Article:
By: Esha Deokar
An analysis of the economy’s impact on voter turnout in the 2016 and upcoming 2020 election.
What might voters be considering when they arrive at the polls on November 3rd of the next year? Some may vote along party lines, regardless of candidate, incumbent party or president, or state of the country. Others may be motivated by salient issues, whether they’re social, fiscal, or environmental. Historically, however, most elections have been significantly influenced by the overall state of the economy. Given speculation by economists on the likeliness of a 2020 recession, it is expected that current economic performance and the looming threat of a recession will be noticeable issues in the upcoming elections. The big picture question here is whether or not a recession may cost Trump the 2020 presidency.
Julia Falcon, an author at HousingWire, asserted that a recession is likely to occur in 2020. She consulted a panel of more than 100 economists, most of which agreed that the next recession would happen in the next year. Panelists found that trade policy and stock market corrections may cause the future recession. The graph below illustrates the percentage of panelists and the quarter in which they expect the recession. However, as the year went on, Stephanie Flanders of Bloomberg asserted that 2020 would see continued economic expansion. Her article was written October 2019, three months after the HousingWire piece. Bloomberg Economics predicts a 2% growth in the economy through 2020, since real income continues to rise and unemployment sinks. Indeed, Myles Udland, in an article for Yahoo Finance, predicts that the October jobs report boasts 128,000 new jobs, which would delay the recession past 2020. Furthermore, the NASDAQ closed at a record high since July. The perception of the likeliness of a recession has drastically changed over the past couple of months, but the underlying question is how the economy and voter impact interact and if the two are even somewhat linear.
The 2016 elections certainly demonstrate the effect the overall state of the economy has on candidate vote share. In 2015, although inflation remained below 2% per year, the Fed was raising the federal-funds rate incrementally. According to Bloomberg, economists theorized that inflation would begin to increase once unemployment got too low. However, the Fed’s premature response to this theory slowed economic growth by the time the 2016 election came around. Thus, the candidate Donald Trump was able to weaponize economic performance, convincing voters that stationary wages were the fault of a Democratic president and poor economic policy. Many believed him, as exit polls from 2016 show that those who rated the economy as “poor” voted for Trump by a 2:1 ratio.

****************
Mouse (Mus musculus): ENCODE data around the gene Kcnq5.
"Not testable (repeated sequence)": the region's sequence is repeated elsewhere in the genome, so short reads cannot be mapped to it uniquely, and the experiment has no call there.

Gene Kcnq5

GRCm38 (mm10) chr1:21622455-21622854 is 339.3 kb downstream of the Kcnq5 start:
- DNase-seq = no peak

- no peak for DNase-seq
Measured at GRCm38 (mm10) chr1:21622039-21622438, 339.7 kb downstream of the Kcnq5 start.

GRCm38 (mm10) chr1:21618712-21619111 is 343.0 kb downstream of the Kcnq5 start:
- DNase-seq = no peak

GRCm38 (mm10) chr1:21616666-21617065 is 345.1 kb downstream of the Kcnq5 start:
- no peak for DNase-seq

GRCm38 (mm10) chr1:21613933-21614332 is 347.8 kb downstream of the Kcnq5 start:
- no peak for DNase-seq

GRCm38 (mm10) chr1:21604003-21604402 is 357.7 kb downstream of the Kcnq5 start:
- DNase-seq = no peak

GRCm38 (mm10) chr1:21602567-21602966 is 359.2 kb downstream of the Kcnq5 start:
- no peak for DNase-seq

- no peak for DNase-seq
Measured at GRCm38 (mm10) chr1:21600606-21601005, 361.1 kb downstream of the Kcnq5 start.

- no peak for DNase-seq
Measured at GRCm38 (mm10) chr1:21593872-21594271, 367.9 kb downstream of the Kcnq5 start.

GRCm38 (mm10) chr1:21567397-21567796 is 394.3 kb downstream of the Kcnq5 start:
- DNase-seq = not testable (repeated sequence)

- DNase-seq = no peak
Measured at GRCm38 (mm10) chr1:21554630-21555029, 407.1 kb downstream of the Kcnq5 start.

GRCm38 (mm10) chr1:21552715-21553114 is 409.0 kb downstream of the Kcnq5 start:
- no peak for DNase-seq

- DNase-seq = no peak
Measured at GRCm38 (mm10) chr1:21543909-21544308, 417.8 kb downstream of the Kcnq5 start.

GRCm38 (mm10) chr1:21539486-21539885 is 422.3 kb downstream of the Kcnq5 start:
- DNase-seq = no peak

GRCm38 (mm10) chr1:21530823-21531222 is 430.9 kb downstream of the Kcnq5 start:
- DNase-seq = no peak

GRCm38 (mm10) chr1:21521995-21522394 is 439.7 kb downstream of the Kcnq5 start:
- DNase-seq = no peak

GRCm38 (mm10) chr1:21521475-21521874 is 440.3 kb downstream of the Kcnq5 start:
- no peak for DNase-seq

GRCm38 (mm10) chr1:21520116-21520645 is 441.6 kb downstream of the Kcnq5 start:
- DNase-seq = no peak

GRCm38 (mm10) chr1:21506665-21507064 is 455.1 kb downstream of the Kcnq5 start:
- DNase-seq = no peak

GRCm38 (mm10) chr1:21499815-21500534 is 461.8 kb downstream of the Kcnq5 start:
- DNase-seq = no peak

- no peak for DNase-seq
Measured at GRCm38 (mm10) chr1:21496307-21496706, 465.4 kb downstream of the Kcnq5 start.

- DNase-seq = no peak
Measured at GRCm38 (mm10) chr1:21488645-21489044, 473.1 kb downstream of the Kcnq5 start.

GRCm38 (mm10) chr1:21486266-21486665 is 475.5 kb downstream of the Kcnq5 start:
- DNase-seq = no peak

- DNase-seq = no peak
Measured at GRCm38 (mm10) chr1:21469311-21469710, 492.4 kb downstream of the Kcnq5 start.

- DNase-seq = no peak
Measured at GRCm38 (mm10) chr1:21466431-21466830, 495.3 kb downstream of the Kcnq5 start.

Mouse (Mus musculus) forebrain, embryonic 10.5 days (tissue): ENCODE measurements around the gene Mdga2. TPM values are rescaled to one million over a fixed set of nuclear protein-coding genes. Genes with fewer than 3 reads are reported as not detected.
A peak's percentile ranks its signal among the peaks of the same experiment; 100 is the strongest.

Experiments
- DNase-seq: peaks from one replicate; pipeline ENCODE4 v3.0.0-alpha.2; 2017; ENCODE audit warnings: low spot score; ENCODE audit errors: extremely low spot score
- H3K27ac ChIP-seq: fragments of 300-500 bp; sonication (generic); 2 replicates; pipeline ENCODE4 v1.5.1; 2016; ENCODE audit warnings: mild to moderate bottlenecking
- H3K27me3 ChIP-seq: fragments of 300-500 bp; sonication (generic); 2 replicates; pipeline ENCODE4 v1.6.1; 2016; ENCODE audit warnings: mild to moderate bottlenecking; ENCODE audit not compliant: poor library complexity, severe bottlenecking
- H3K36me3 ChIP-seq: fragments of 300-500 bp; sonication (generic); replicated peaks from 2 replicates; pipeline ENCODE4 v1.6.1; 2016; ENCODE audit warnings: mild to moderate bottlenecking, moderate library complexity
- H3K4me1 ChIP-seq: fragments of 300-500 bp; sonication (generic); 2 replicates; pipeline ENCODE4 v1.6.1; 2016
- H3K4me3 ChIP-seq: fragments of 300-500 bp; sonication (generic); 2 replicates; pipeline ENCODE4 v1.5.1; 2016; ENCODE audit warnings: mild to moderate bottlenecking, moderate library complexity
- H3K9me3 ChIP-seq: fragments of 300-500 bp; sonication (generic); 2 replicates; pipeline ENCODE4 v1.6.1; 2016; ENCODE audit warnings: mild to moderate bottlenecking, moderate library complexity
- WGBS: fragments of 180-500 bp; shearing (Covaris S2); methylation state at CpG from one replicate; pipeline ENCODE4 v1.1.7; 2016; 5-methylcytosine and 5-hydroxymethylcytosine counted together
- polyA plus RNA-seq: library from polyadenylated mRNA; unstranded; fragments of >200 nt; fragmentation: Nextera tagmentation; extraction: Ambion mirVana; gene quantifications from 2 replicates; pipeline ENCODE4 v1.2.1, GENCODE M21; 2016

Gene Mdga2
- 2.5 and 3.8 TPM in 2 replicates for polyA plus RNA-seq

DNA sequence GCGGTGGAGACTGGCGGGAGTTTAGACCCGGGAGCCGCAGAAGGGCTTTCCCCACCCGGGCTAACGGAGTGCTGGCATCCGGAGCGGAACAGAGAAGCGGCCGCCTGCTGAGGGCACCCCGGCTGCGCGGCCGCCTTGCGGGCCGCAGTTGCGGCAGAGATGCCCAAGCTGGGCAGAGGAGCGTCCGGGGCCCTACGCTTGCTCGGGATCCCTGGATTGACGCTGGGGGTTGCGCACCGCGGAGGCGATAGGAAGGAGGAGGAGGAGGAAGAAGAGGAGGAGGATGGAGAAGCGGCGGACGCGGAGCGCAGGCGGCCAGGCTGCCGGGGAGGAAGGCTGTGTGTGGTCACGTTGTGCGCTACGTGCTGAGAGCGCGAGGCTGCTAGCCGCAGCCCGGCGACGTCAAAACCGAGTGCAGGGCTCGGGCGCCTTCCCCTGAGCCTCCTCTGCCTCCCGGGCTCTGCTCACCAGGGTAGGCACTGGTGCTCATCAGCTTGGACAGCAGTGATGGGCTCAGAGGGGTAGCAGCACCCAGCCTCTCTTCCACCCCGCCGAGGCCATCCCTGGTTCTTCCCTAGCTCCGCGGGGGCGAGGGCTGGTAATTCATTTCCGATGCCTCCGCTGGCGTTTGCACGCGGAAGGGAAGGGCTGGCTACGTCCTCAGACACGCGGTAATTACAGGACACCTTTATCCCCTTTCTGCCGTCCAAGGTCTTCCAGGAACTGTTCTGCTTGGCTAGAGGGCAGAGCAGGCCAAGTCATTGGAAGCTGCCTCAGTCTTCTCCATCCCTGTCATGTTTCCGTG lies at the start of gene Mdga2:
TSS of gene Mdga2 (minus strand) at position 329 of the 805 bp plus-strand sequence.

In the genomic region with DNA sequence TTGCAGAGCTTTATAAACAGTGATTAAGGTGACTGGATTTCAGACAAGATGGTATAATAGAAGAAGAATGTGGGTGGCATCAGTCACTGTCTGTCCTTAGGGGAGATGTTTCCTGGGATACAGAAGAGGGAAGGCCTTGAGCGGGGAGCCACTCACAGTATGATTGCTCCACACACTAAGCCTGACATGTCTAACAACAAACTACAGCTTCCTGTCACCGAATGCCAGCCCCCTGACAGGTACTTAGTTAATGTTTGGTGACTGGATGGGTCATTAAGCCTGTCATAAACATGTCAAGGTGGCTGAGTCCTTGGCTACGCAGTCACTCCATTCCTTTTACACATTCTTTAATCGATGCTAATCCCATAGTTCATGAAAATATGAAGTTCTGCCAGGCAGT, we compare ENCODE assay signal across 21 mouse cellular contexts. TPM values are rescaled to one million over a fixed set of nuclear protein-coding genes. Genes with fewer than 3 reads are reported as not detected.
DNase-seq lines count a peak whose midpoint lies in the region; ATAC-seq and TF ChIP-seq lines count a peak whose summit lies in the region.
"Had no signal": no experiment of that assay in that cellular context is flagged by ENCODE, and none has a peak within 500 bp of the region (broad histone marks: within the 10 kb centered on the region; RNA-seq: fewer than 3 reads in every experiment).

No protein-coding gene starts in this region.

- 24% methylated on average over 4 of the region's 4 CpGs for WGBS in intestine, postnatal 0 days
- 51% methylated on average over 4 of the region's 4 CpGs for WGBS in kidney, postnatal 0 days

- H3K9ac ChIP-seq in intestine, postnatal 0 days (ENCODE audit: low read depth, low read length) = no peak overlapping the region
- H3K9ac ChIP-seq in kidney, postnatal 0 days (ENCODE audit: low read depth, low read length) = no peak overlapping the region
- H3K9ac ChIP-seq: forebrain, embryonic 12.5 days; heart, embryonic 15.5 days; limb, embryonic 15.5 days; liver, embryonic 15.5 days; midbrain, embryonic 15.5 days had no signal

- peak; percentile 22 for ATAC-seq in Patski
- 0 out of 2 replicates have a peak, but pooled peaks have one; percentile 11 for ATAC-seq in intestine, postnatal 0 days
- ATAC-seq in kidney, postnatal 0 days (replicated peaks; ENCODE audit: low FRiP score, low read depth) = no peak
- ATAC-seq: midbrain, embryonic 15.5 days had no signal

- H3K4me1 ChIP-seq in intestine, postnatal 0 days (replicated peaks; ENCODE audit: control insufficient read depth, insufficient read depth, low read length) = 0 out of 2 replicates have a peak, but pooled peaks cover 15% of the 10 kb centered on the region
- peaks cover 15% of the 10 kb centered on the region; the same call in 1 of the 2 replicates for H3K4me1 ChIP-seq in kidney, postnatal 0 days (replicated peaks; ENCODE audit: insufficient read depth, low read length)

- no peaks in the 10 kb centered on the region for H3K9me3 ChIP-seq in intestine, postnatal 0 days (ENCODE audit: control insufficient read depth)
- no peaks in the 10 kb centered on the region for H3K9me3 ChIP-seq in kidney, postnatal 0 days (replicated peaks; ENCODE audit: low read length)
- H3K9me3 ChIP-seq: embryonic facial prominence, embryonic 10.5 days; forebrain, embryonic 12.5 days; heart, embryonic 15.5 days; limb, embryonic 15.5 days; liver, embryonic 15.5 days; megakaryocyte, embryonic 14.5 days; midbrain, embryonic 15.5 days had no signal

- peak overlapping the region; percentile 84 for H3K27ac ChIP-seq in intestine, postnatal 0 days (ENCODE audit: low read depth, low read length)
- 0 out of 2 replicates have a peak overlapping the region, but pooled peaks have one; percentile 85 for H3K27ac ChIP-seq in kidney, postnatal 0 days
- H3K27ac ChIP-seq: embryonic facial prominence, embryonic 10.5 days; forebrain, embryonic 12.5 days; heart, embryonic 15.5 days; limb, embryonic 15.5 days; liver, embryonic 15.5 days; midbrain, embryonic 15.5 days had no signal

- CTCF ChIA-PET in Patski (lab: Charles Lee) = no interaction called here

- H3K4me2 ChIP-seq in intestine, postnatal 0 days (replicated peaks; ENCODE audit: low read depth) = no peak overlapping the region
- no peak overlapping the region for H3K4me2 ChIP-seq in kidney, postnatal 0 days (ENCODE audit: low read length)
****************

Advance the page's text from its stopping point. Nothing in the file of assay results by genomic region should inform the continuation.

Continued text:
However, the country is headed to a time where partisanship, perhaps as a consequence of the election of Donald Trump, matters more than macroeconomics. While Democrats hope that this threat of a recession will sway people, most voters have already made their minds, where Republicans, on average, view the economy as performing well, while Democrats believe the opposite. According to FiveThirtyEight, 88% of Republicans positively described the economy, while only 39% of Democrats followed suit. Thus, the gap between the state of affairs and partisanship is slowly widening. Neither party has shifted in response to the economy’s shift, as shown by the following graph from the New York Times.
Amber Wichowsky, a political scientist at Marquette University, comments on the increasing polarization of the political climate; being able to predict the economy is gradually becoming less important than sticking by party lines. This mindset gap has been growing since the start of the 2000s.
On an individual level, the graph represents how party affiliation affects the way in which people view the state of the economy. Largely, those who are doing well and are Democratic may think they would do better under a Democratic president and vice versa.
The people to watch out for, especially when it comes to economic voting, in the 2020 election are not Republicans whose businesses are faring poorly or Democrats who are doing well. The independent voters may provide a boost for either party depending on a myriad of factors outside predictive influence. Currently, the Democratic candidates take to the debate stage to berate the state of the economy and promise to change it through their policies, while President Trump boasts about his myriad of economic achievements. Unfortunately, the economy has transformed from a predictive electoral factor to yet another marker for partisanship.
Udland, Myles. (2019) Stocks Have Canceled the 2020 Recession. Morning Brief. Retrieved from https://finance.yahoo.com/news/stocks-have-canceled-the-2020-recession-111918255.hml
Flanders, Stephanie. (2019) With US Help, Global Growth in 2020 May Recover a Bit From a Dismal 2019. Bloomberg Businessweek. Retrieved from https://www.bloomberg.com/news/features/2019-10-24/the-u-s-will-likely-avoid-recessin-in-2020-here-s-why
Falcon, Julia. (2019) Economists Say 2020 Recession Likely, But Housing Market Won’t Be the Cause. HousingWire. Retrieved from https://www.housingwire.com/articles/49631-economists-say-2020-recession-likely-but-ousing-market-wont-be-the-cause/
Casselman, Ben. Tankersley, Jim. (2019) Why the Economy Might Not Sway 2020 Voters. NYTimes. Retrieved from https://www.nytimes.com/2019/10/29/business/economy/survey-politics-economy.html
Ponnuru, Ramesh. (2019) The Fed Helped Trump Win the 2016 Election. Bloomberg. Retrieved from https://www.bloomberg.com/opinion/articles/2019-11-04/the-fed-helped-trump-win-the-016-election
Roberts, Dan. (2016) Why Hillary Clinton Lost the Election: the Economy, Trust, and a Weak Message. The Guardian. Retrieved from https://www.theguardian.com/us-news/2016/nov/09/hillary-clinton-election-president-los